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July 8, 2024/Cancer

A Call for More Interdisciplinary and Preventive Care in New Osteoradionecrosis Guidelines

New guidelines offer insight into emerging therapies, dental issues and more

Reviewing dental scans

In the aftermath of radiation therapy for head and neck cancer, patients can experience pain, recurrent infections and other adverse effects in and around the jawbone. How to optimally prevent and manage these outcomes is the focus of new clinical guidelines developed by Cleveland Clinic Cancer Center radiation oncologist Shlomo Koyfman, MD, and a panel of multidisciplinary experts.

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“With recurrent infections and pain from osteoradionecrosis (ORN), it’s hard to chew, hard to eat and there can be constant pain, interfering with the ability to talk. It can require narcotics and repeated antibiotics to manage complications,” Dr. Koyfman says.

ORN can be insidious. For example, some patients are asymptomatic. “Sometimes the bone is kind of whittling away -- you can get x-rays and see it weakening, but the patient doesn’t actually have symptoms,” says Dr. Koyfman.

Further complicating detection of ORN is the timeline involved. Sometimes it takes 5, 10 or even up to 20 years after head and neck radiation to present clinically. “Being proactive about good dental follow-up and getting x-rays is really important,” Dr. Koyfman says.

The ORN guidelines were jointly developed by the International Society of Oral Oncology-Multinational Association for Supportive Care in Cancer and the American Society of Clinical Oncology (ASCO). Dr. Koyfman is Co-Chair of the ASCO Clinical Practice Guidelines group.

A need for treatment consensus

Radiation therapy for head and neck cancer has become more targeted. This newer intensity modulated radiation therapy (IMRT) spares more of the surrounding tissue and structures.

Historically, a beam of radiation from each side of the face irradiated everything in its path. “The jawbone always got a very predictable high dose, so you could kind of treat everybody the same way,” Dr. Koyfman says. Now with IMRT, radiation planning is individualized, based on factors such as the area in need of irradiation and whether there is lymph node involvement.

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As a result, ORN treatment is less standardized. Therefore, goals of the guidelines, published online May 1, 2024 in the Journal of Clinical Oncology, include greater awareness and more uniform best practices to prevent and manage ORN. A companion report in the JCO-Oncology Practice acts as a FAQ for clinicians in multiple specialties.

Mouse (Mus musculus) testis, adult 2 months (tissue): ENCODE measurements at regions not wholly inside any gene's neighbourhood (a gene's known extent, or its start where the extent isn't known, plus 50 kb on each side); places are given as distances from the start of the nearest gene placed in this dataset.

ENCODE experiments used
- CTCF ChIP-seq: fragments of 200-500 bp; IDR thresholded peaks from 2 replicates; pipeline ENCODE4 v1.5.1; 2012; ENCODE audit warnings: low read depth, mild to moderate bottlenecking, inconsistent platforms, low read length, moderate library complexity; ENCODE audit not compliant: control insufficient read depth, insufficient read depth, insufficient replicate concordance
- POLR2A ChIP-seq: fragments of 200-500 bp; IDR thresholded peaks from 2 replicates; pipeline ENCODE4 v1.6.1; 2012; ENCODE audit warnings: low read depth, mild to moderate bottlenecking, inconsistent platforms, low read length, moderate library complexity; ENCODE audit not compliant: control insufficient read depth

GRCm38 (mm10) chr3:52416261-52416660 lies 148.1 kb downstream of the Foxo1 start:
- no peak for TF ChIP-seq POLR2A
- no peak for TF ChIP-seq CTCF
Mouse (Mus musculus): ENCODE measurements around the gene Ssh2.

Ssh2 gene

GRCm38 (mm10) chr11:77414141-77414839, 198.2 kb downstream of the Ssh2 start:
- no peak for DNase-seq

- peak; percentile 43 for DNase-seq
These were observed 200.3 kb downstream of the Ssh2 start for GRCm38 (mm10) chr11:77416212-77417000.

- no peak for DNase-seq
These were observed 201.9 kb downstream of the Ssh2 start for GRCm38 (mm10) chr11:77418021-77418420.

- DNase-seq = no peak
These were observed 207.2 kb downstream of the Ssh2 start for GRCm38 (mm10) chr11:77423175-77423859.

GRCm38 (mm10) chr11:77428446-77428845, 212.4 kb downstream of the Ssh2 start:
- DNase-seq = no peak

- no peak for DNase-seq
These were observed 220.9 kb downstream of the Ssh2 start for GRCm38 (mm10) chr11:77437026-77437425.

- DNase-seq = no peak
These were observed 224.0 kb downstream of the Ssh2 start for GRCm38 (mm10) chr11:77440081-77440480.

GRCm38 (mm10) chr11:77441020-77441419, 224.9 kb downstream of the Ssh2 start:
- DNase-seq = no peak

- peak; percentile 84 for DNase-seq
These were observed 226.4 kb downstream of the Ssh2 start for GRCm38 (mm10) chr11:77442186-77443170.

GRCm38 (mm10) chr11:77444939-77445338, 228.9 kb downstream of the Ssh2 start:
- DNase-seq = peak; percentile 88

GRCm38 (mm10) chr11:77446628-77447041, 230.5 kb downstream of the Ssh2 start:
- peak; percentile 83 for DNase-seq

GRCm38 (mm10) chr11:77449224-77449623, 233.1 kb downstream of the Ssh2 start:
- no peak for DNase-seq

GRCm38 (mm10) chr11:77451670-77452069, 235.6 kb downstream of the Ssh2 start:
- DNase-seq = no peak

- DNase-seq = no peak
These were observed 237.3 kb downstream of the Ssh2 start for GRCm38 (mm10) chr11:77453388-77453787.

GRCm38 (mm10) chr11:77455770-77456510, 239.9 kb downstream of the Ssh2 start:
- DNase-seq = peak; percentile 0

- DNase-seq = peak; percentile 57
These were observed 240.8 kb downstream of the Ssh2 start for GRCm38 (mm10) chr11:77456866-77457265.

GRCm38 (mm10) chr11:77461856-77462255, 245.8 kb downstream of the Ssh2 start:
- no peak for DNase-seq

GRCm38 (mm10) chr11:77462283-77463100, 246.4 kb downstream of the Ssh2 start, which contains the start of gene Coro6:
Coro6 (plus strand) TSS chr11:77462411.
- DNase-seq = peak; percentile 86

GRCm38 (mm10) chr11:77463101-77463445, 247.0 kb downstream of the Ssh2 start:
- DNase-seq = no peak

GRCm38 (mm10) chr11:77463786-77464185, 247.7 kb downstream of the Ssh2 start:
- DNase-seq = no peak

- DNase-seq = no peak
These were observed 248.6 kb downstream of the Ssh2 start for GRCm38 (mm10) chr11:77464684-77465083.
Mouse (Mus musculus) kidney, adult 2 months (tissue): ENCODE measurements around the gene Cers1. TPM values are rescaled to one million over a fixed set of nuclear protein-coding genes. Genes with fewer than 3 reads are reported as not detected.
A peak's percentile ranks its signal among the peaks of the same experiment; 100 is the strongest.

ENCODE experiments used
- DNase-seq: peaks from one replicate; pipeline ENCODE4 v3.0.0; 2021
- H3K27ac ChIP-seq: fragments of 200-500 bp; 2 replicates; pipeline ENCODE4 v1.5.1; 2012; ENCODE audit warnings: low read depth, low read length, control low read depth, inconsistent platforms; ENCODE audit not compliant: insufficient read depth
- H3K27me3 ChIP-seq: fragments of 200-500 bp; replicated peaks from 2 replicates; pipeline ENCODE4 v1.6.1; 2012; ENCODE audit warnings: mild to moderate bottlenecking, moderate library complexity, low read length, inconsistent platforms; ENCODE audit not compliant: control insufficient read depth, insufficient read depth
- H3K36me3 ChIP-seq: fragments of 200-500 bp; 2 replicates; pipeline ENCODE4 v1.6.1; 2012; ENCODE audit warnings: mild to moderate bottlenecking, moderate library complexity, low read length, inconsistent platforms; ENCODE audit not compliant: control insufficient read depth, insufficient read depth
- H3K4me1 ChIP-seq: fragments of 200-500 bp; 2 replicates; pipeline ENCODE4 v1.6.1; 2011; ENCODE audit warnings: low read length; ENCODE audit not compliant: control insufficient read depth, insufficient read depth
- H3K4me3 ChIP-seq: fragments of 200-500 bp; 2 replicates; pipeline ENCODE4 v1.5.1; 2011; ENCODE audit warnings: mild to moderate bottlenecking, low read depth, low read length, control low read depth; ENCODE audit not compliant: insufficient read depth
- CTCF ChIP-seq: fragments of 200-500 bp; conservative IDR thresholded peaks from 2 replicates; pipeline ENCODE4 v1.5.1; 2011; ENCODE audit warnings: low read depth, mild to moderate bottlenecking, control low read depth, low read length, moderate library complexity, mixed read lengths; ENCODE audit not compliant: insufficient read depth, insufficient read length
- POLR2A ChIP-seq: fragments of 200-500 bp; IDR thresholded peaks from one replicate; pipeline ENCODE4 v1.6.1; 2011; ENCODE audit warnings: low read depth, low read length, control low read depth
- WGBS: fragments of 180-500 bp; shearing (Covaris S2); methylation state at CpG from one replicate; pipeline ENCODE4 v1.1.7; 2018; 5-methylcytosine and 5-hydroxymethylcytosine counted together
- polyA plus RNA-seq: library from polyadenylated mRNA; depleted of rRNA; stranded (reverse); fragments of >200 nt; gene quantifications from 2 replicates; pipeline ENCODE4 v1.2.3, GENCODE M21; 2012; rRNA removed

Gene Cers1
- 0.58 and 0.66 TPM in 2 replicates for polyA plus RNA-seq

The guideline author team of head and neck surgeons, radiation oncologists, dentists and oral surgeons looked for high-quality evidence among published studies. Where the evidence was weaker, they relied on expert consensus. It was not always easy. “There's a lot of controversy about all three phases of the process, including pre-radiation planning and prophylaxis education; identifying and managing ORN after radiation therapy; and how to treat early and/or prevent it from getting worse,” says Dr. Koyfman. “All of those areas needed clarity.”

Guidelines for teeth removal

“Probably the most common call I get from any other medical professional are dentists saying, ‘I have a patient in my office, and their teeth are bad. They need to be pulled. How much radiation did you do? Where did you do it? Is it safe?’” says Dr. Koyfman. However, tooth extraction after radiation remains the leading cause of ORN. To prevent this, the guidelines recommend:

  • Having a pre-radiation evaluation with a dental specialist who understands the disease.
  • Pulling teeth ahead of time, if necessary, and letting them heal.
  • Providing education and prophylactic dental care after radiation, emphasizing plentiful fluoride use and regular dental checkups.

The guidelines also provide insight into medical therapies, including newer treatments such as pentoxifylline. They also weigh in on hyperbaric oxygen, which is a long and costly treatment.

To minimize ORN risk for its patients, Cleveland Clinic specialists work to spare the jawbone. “When we perform IMRT, we're very aggressive about reducing the margins,” Dr. Koyfman says. In addition, the Clinic offers new surgery involving rescue flaps, a less invasive procedure done before ORN progresses and requires excision of the full thickness of the jawbone. Dr. Michael Fritz, a co-author of the ORN guidelines, developed the procedure and provides it to qualifying patients at Cleveland Clinic.

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